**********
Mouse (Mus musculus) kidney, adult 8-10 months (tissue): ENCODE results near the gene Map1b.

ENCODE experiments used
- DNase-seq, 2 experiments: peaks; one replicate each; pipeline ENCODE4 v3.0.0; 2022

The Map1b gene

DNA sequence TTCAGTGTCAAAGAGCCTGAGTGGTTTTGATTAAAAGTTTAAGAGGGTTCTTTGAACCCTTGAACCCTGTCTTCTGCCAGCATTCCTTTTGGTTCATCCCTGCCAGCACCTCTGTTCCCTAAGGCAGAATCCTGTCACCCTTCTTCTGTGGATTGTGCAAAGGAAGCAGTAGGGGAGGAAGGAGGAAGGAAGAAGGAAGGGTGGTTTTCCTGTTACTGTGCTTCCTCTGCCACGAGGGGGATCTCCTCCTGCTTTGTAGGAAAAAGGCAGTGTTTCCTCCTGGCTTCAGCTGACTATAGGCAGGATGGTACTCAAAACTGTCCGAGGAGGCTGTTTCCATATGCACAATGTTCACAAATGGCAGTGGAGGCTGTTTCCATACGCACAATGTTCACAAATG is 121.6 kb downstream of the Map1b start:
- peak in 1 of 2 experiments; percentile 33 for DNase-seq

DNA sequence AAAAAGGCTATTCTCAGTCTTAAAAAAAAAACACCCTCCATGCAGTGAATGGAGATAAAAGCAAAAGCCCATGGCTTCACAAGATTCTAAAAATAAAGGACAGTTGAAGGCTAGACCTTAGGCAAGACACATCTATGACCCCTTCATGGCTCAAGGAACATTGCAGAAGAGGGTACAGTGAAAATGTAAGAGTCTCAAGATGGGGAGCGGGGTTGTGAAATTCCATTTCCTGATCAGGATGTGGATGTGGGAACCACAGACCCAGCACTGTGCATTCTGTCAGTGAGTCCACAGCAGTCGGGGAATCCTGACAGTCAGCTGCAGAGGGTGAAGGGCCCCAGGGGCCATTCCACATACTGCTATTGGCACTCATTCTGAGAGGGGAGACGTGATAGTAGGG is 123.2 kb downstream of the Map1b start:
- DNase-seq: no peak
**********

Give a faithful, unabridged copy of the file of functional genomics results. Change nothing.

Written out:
Mouse (Mus musculus) kidney, adult 8-10 months (tissue): ENCODE results near the gene Map1b.

ENCODE experiments used
- DNase-seq, 2 experiments: peaks; one replicate each; pipeline ENCODE4 v3.0.0; 2022

The Map1b gene

DNA sequence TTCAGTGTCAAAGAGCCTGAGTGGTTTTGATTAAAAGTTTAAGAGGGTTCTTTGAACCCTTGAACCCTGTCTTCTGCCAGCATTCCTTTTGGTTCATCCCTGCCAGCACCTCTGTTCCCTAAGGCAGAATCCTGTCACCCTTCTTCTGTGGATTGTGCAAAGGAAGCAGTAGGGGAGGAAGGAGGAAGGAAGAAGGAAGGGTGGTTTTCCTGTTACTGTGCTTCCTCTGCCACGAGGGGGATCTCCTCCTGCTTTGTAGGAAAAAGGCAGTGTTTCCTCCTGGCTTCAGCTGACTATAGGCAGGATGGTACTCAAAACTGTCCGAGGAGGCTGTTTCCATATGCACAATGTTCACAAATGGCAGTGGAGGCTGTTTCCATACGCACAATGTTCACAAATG is 121.6 kb downstream of the Map1b start:
- peak in 1 of 2 experiments; percentile 33 for DNase-seq

DNA sequence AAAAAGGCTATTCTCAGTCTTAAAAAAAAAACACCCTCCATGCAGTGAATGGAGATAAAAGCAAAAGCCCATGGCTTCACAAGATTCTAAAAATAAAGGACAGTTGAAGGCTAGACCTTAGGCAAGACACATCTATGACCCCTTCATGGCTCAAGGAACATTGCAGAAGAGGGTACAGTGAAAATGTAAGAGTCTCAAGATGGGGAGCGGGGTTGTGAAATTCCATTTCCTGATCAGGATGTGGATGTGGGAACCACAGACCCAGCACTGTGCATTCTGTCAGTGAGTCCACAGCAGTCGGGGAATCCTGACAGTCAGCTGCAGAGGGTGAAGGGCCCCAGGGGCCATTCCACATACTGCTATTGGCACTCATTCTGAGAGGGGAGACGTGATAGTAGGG is 123.2 kb downstream of the Map1b start:
- DNase-seq: no peak